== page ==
At first glance, this is a very strange question – after all, Alzheimer’s disease is not an influenza virus that can be infected. What is this disease? Alzheimer’s disease (also known as senile dementia of the Alzheimer’s type) is the most common form of dementia, a neurodegenerative disease. As a rule, it is found in people over 65, but early Alzheimer’s disease, a rare form of the disease, also exists. Typically, the disease begins with subtle symptoms, but progresses over time. The most commonly recognized early stages are a disorder of short-term memory, for example, the inability to remember recently memorized information. With the development of the disease, long-term memory is lost, speech and cognitive functions are impaired, the patient loses the ability to navigate in the environment and take care of himself.
The gradual loss of bodily functions leads to death. Experts do not yet have a consensus on what is the cause of the disease. But it is believed that the disease manifests itself due to a combination of several factors, including genetics, the environment and the characteristics of a person’s lifestyle. But now it looks like scientists have discovered a new cause – a group of “infectious” prion proteins. The research results have already been published in Nature. Prions are proteins that can be found in the human body without causing any problems. But in some cases, prions can cause disease. The problem is that prions can cause disease if they are improperly folded (see folding ). After that, the protein stops functioning normally and spreads through the human brain. Prions can form on their own, or be passed from body to body. They can even be transmitted through food (this is how mad cow disease spreads). It is already known that prions can cause certain diseases in humans (including Creutzfeldt-Jakob disease).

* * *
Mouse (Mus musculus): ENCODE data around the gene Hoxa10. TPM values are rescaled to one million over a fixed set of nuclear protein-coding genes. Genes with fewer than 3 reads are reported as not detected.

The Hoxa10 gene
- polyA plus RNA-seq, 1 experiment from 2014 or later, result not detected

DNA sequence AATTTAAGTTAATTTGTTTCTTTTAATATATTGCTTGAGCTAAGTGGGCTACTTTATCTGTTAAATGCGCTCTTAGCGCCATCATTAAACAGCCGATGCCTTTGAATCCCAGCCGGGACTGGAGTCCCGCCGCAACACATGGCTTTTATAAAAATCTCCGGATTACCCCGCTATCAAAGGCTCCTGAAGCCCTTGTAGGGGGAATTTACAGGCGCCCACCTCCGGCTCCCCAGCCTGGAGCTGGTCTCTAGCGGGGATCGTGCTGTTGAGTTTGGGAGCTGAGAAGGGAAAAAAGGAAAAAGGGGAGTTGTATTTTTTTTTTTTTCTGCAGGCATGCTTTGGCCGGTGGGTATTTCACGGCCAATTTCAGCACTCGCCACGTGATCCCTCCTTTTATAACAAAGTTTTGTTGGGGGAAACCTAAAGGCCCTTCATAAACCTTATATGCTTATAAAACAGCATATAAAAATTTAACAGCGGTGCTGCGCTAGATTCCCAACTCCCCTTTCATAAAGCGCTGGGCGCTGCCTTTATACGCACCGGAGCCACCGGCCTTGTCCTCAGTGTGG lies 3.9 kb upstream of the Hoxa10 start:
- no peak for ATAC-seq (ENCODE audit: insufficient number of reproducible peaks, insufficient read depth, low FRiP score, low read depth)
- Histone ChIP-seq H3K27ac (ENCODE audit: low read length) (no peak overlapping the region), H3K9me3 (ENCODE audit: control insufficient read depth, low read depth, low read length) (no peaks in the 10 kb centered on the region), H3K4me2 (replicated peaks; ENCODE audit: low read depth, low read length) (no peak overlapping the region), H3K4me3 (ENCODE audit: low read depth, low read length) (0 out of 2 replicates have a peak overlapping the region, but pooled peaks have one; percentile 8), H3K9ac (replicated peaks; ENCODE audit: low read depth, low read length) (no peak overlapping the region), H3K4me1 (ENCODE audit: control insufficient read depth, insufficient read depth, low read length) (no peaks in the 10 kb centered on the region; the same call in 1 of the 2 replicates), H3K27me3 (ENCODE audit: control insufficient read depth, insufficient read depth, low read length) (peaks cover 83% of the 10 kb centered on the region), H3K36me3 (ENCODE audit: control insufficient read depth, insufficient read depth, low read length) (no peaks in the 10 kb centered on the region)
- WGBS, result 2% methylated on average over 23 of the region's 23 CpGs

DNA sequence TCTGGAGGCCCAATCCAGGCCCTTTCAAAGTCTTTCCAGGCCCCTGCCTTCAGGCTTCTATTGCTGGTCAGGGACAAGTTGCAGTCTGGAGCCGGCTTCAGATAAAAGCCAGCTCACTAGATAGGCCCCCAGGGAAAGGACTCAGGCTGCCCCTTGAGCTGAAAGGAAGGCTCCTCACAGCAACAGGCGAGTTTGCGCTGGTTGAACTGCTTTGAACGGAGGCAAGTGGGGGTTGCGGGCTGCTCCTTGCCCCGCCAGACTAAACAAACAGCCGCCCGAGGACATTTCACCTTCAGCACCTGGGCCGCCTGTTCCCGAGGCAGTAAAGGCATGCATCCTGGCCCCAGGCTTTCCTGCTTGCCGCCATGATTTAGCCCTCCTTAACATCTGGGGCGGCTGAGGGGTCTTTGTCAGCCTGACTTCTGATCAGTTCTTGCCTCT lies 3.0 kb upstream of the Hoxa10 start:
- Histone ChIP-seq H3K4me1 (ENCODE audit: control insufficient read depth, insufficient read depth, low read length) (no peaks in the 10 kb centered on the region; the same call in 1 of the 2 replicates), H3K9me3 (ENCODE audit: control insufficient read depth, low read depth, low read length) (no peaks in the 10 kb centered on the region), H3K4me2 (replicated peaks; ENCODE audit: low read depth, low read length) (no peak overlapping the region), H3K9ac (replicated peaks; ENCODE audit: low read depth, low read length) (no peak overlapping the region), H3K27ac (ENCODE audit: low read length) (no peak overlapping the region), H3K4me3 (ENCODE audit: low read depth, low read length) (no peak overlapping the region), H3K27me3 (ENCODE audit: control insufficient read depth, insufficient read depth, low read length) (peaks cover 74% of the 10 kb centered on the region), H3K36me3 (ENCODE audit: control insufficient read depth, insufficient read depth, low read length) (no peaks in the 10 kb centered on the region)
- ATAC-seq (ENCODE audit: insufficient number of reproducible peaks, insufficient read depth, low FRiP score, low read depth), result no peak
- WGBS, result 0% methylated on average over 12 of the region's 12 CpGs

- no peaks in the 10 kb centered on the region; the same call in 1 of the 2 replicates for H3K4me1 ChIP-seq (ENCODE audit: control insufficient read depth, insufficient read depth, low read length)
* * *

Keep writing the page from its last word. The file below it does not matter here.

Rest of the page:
It is possible that prions can also be the cause of Alzheimer’s disease, and the disease in this case is transmitted from person to person. So far, the research results require serious verification, but the scientists checked the medical history of eight patients who died of Creutzfeldt-Jakob disease at the age of 36-51 years. These patients were exposed to a medical procedure during childhood that later turned out to transfer prions from person to person. In the brains of patients, a protein called beta-amyloid was found, which, according to scientists, is one of the causes of the onset and development of Alzheimer’s disease. Four patients showed a pathology similar to Alzheimer’s. So far, researchers cannot draw a clear picture of the effects of prions and amyloid beta on the human body. But scientists believe that certain types of surgeries or blood transfusions can cause the transmission of prions from person to person, which increases the likelihood of developing Alzheimer’s disease. There is no evidence yet, and the study with 8 patients can hardly be called large-scale and objective. But research on the effect of prions on the human body and the possibility of their transmission from person to person continues.